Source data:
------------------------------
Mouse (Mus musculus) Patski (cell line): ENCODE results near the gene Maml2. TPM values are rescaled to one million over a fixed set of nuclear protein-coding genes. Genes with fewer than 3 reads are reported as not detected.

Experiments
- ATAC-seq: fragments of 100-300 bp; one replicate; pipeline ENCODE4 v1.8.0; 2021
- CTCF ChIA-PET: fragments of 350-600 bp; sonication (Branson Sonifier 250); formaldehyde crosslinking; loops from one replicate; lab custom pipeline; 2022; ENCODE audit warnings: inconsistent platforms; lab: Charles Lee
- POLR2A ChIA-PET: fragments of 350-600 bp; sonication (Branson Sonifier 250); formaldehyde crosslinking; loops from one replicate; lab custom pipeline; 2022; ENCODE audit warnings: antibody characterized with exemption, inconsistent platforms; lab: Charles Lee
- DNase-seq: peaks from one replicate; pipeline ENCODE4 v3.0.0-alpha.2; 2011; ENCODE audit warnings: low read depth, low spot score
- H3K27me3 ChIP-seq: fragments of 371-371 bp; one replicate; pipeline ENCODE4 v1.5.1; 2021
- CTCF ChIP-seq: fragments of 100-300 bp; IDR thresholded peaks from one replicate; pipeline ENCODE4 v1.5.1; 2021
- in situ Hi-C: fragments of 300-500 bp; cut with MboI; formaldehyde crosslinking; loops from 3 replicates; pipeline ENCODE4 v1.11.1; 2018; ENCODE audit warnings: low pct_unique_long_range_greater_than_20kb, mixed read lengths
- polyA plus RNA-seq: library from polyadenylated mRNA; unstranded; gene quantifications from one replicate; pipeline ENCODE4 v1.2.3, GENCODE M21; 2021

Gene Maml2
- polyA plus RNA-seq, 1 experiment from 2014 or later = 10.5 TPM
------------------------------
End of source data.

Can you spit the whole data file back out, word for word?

Mouse (Mus musculus) Patski (cell line): ENCODE results near the gene Maml2. TPM values are rescaled to one million over a fixed set of nuclear protein-coding genes. Genes with fewer than 3 reads are reported as not detected.

Experiments
- ATAC-seq: fragments of 100-300 bp; one replicate; pipeline ENCODE4 v1.8.0; 2021
- CTCF ChIA-PET: fragments of 350-600 bp; sonication (Branson Sonifier 250); formaldehyde crosslinking; loops from one replicate; lab custom pipeline; 2022; ENCODE audit warnings: inconsistent platforms; lab: Charles Lee
- POLR2A ChIA-PET: fragments of 350-600 bp; sonication (Branson Sonifier 250); formaldehyde crosslinking; loops from one replicate; lab custom pipeline; 2022; ENCODE audit warnings: antibody characterized with exemption, inconsistent platforms; lab: Charles Lee
- DNase-seq: peaks from one replicate; pipeline ENCODE4 v3.0.0-alpha.2; 2011; ENCODE audit warnings: low read depth, low spot score
- H3K27me3 ChIP-seq: fragments of 371-371 bp; one replicate; pipeline ENCODE4 v1.5.1; 2021
- CTCF ChIP-seq: fragments of 100-300 bp; IDR thresholded peaks from one replicate; pipeline ENCODE4 v1.5.1; 2021
- in situ Hi-C: fragments of 300-500 bp; cut with MboI; formaldehyde crosslinking; loops from 3 replicates; pipeline ENCODE4 v1.11.1; 2018; ENCODE audit warnings: low pct_unique_long_range_greater_than_20kb, mixed read lengths
- polyA plus RNA-seq: library from polyadenylated mRNA; unstranded; gene quantifications from one replicate; pipeline ENCODE4 v1.2.3, GENCODE M21; 2021

Gene Maml2
- polyA plus RNA-seq, 1 experiment from 2014 or later = 10.5 TPM